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After 32 Years, Michelle James, M.D., Leaves a Lasting Legacy at Shriners Children’s Northern California

Michelle James

Dr. Michelle James, former chief of orthopedics at Shriners Children's Northern California

For Michelle James, M.D., the road to becoming former chief of orthopedics at Shriners Children’s Northern California started when she was influenced by her father, Preston James, M.D., an orthopedic surgeon who carefully placed Lorraine Day, M.D., a female leader in orthopedic surgery, in Dr. James’ path.

Dr. Day helped Dr. James realize the possibility of a career in orthopedic surgery – a career choice that, for women, was quite unusual at the time. According to the American Academy of Orthopaedic Surgeons, orthopedics is the specialty with the lowest percentage of women of all specialties. Even today, nationwide, only about 6% of orthopedic surgeons are female.

For over 30 years, Dr. James has poured her heart and soul into the advancement and expansion of pediatric orthopedic services, ensuring that children who need care the most have access to some of the best orthopedic care in the country.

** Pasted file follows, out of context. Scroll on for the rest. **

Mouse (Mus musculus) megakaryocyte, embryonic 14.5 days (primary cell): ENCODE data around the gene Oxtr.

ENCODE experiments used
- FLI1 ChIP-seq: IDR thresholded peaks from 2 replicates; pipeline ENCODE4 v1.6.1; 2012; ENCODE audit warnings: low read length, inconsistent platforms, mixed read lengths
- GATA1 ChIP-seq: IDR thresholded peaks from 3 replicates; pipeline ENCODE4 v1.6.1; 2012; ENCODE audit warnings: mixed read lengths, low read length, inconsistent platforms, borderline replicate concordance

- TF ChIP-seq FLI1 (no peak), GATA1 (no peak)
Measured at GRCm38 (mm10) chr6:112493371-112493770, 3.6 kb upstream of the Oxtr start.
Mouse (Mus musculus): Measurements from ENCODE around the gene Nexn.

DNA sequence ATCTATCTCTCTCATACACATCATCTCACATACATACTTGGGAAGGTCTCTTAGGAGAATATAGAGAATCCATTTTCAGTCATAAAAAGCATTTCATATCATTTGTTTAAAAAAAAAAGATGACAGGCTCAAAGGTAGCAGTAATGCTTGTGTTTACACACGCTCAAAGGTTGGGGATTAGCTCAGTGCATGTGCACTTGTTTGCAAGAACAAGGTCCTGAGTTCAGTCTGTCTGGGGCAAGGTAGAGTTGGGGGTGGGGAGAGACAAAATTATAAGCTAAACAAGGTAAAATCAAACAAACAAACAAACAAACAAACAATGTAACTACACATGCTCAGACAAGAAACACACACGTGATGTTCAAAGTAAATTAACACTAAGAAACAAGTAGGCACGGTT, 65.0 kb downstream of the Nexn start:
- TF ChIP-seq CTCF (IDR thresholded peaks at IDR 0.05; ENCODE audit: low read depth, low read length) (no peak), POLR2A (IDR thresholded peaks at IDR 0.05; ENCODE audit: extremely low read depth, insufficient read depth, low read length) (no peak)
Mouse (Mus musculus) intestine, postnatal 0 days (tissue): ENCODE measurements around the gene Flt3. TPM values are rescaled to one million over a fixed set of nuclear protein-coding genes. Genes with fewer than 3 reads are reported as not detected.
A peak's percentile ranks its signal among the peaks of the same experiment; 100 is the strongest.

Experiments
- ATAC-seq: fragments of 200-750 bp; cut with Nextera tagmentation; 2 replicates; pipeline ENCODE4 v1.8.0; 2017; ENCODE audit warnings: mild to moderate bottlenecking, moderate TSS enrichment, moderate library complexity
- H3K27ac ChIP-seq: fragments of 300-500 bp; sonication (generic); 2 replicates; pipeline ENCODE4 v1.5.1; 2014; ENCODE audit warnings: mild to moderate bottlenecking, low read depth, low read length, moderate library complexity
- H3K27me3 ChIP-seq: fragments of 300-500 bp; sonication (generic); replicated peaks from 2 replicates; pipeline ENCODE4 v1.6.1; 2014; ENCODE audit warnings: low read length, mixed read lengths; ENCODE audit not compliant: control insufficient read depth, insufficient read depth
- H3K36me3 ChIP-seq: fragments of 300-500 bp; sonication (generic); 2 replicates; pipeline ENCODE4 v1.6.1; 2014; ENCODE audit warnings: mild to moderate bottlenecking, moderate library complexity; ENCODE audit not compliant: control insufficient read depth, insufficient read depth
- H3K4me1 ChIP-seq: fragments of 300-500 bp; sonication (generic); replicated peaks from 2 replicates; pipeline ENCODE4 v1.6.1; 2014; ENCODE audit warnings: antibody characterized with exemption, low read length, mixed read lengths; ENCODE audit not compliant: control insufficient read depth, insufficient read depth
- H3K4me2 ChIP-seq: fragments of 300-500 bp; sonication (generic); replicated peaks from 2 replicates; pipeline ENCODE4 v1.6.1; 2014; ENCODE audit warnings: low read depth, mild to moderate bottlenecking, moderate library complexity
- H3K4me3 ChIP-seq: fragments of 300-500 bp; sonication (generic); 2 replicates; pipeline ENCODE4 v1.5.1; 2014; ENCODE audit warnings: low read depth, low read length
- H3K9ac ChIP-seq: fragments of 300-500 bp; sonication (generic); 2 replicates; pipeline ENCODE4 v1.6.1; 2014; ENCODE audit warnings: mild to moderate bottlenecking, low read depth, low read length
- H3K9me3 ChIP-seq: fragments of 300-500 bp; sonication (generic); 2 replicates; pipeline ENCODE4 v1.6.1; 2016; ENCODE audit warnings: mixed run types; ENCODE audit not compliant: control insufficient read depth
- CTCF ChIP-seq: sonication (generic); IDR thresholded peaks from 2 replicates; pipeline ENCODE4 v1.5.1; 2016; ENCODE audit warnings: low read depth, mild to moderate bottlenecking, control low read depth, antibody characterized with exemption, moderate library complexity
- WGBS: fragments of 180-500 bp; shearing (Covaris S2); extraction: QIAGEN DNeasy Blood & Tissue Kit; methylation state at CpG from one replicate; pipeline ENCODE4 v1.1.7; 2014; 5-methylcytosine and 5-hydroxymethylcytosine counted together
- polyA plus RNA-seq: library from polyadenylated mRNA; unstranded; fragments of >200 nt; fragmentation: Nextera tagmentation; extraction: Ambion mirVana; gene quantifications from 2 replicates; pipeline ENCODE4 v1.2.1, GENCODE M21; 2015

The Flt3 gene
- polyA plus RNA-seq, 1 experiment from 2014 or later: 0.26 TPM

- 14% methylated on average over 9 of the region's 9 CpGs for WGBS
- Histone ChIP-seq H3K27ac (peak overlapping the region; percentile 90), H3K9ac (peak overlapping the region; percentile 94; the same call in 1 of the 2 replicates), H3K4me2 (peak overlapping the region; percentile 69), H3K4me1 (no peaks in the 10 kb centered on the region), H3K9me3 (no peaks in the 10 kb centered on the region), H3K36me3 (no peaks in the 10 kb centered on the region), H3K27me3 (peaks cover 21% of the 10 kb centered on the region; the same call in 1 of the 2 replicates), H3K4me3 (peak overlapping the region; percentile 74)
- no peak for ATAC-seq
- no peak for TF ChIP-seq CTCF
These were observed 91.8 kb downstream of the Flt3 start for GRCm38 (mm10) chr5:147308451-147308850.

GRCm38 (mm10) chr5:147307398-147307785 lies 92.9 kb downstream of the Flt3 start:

A Passion for Mission-driven Work

During her orthopedic surgery residency at UC San Francisco, Dr. James completed a six-month rotation in pediatric orthopedics at Shriners Children’s Northern California, when it was located in San Francisco. She then went on to complete a hand surgery fellowship at the Indiana Hand Center.

“The fact that the anatomy of the hand is so bound with function was really what interested me in hand surgery,” said Dr. James.

Upon her return, she volunteered at Shriners Children’s Northern California with her father, and also colleagues in her private practice in San Francisco.

“I quickly realized there was never a bad day at Shriners Children’s,” said Dr. James. “I felt like my skills were needed, the work was mission-driven, and I was surrounded by people who loved what they did. That was hard to beat.”